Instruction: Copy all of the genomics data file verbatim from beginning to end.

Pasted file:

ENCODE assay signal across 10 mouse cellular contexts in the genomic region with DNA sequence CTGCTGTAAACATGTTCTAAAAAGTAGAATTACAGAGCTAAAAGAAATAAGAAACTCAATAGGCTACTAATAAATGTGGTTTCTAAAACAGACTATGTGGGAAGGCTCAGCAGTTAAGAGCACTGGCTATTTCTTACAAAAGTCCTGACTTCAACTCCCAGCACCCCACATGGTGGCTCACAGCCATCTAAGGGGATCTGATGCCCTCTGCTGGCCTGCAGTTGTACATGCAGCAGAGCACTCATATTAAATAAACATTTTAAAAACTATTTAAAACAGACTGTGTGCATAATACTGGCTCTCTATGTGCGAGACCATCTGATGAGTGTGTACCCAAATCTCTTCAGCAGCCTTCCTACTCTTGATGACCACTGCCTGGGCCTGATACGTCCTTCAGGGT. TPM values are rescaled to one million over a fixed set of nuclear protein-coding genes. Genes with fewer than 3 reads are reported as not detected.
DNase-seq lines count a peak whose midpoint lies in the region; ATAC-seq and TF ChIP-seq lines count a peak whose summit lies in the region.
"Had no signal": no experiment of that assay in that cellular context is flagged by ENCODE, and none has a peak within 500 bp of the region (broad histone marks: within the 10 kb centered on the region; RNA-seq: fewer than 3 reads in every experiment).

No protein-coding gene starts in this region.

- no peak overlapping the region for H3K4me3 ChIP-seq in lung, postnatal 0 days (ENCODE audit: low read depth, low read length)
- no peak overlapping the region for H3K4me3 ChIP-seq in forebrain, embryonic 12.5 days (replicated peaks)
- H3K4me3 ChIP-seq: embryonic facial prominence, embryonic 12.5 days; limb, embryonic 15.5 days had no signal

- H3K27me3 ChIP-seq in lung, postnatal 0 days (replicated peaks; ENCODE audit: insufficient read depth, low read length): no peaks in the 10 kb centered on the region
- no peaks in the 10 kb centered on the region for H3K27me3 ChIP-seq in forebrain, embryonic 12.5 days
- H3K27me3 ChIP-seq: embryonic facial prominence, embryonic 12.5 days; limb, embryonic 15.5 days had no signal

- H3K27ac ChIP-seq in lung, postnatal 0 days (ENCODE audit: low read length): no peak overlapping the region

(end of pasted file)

ENCODE assay signal across 10 mouse cellular contexts in the genomic region with DNA sequence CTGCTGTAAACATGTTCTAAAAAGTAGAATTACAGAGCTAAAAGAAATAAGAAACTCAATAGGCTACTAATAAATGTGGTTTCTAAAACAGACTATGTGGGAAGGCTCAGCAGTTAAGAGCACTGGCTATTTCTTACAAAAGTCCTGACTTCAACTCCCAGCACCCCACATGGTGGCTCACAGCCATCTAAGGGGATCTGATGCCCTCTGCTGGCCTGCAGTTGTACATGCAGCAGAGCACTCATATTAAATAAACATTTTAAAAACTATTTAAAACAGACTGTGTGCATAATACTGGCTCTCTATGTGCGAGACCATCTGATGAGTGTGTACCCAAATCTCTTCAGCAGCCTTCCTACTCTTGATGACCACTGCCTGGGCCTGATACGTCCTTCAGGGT. TPM values are rescaled to one million over a fixed set of nuclear protein-coding genes. Genes with fewer than 3 reads are reported as not detected.
DNase-seq lines count a peak whose midpoint lies in the region; ATAC-seq and TF ChIP-seq lines count a peak whose summit lies in the region.
"Had no signal": no experiment of that assay in that cellular context is flagged by ENCODE, and none has a peak within 500 bp of the region (broad histone marks: within the 10 kb centered on the region; RNA-seq: fewer than 3 reads in every experiment).

No protein-coding gene starts in this region.

- no peak overlapping the region for H3K4me3 ChIP-seq in lung, postnatal 0 days (ENCODE audit: low read depth, low read length)
- no peak overlapping the region for H3K4me3 ChIP-seq in forebrain, embryonic 12.5 days (replicated peaks)
- H3K4me3 ChIP-seq: embryonic facial prominence, embryonic 12.5 days; limb, embryonic 15.5 days had no signal

- H3K27me3 ChIP-seq in lung, postnatal 0 days (replicated peaks; ENCODE audit: insufficient read depth, low read length): no peaks in the 10 kb centered on the region
- no peaks in the 10 kb centered on the region for H3K27me3 ChIP-seq in forebrain, embryonic 12.5 days
- H3K27me3 ChIP-seq: embryonic facial prominence, embryonic 12.5 days; limb, embryonic 15.5 days had no signal

- H3K27ac ChIP-seq in lung, postnatal 0 days (ENCODE audit: low read length): no peak overlapping the region